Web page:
Roxana spent six weeks earlier this year volunteering on our Research and Conservation project in the picturesque Zambezi National Park, where she helped with park maintenance, data collection, conservation education in schools and much more! Hear about what it was like to volunteer in research and conservation, and how African Impact works with local communities to ensure environmental sustainability. I worked as volunteer in Zimbabwe for six weeks in the Zambezi National Park, near Victoria Falls, Zimbabwe, based in a very pitoresque natural environment, in the national park, on the banks of the Zambezi River, yet not very far from town.
The working days (Monday to Friday) started at 6:30 AM, and activities on the project included identifying animals in the park and their GPS positions, observing the migratory patterns of the park's animals, and much more! As volunteers, we also monitoring predator tracks and sightings for animals such as lion, leopard, hyenas and the smaller African cats. The data will help to estimate the predator populations and the potential for releasing new animals (e.g. for when the time is right for releasing the lions from the Lion Conservation Project) into the park. Other research tasks included entomology, for biodiversity measurements and environmental health as well as park cleanup and road maintenance. We also taught environmental education to local school children, where we prepared lessons about topics like insect conservation (and I did, of course, the honey bees!), water and tree conservation. We also visited the orphanage, where we would to do lessons and play with orphaned children, which was particularly touching an emotional. We also were able to immerse ourselves in the culture and customs of the local area. We had educative activities from the project team: we learned about Zimbabwean trees and their traditional uses (ethnobotany); Zimbabwean history and culture, we had training in Shona language (they also speak Ndebele but we stuck with the former). Weekly, we contributed to the Lion Conservation and the Community Projects (e.g. walking the lions and doing an activity budget for them; and planting a vegetables garden for Old People's Home, or cleaning and re-painting the walls of their houses). Besides these, I tried to corrupt everyone to do bird watching as often as possible, and we have been literally spoiled from this aspect. From our backyard in the national park alone we could identify up to 40 bird species daily! The evenings were relaxed, talkative, fun, and filled with playing chess or cards, watching movies and setting up the infrared cameras to capture the animals visiting us during the night.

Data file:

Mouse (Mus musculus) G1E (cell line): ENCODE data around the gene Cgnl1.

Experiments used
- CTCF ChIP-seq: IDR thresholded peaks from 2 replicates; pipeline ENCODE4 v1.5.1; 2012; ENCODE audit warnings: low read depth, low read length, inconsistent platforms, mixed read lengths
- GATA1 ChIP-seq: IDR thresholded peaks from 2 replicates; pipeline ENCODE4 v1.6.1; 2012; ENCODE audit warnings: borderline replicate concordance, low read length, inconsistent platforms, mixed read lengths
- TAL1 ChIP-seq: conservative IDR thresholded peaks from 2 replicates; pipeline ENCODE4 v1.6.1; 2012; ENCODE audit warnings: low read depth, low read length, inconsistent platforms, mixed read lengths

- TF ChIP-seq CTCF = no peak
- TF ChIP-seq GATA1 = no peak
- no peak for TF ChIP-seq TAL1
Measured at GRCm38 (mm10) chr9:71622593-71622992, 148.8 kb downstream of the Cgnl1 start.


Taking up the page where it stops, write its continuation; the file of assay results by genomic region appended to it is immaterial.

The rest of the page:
My volunteering experience went by without a hitch, with no major illness, and no major incidents, as Zimbabwe is quite safe for cautious foreigners like me. Would I do this again? Absolutely! Why? Well, it is not only a rich experience in so many aspects, and by this I am not referring to doing safari, but it mainly gives a good feeling, as we are able to give something back either to those less fortunate than us and to the ecosystems of Zimbabwe. It's hard to describe correctly this feeling, when talking about conservation and protection of nature. It was difficult to teach the local people not to hunt and forage in the park, when often their income and food supply is reliant on animals and precious trees like the baobab. However, it was an interesting opportunity to honestly re-evaluate the local cultural beliefs and find ways to make them work alongside environmental and wildlife conservation. I do not think we could reasonably achieve good results in nature conservation projects when focusing exclusively on protection of species and ignoring the tribulations of the people living next to the protected national parks. So, we must be wiser in this regard, and this project certainly helped through the local education and support programs.
It can be difficult to work in conservation efforts, but there is still hope, and there are many nice people I have met, and they do want to do a good job, even if they start at a small scale, with small steps. I have learned a lot from them and I am very grateful for having the chance to work alongside them. For this effort and for this beautiful country I would be glad to spend my free time and financial effort again, to try to do something good, and lasting. There are many staff and volunteers, passionately involved in such activities at African Impact, and I would be proud to become, every now and then, one of them. You can view more of Roxana's pictures and information about her trip here, and if you'd like to experience our Victoria Falls Research and Conservation project, or perhaps the Photography and Conservation project at this location, the opportunity awaits!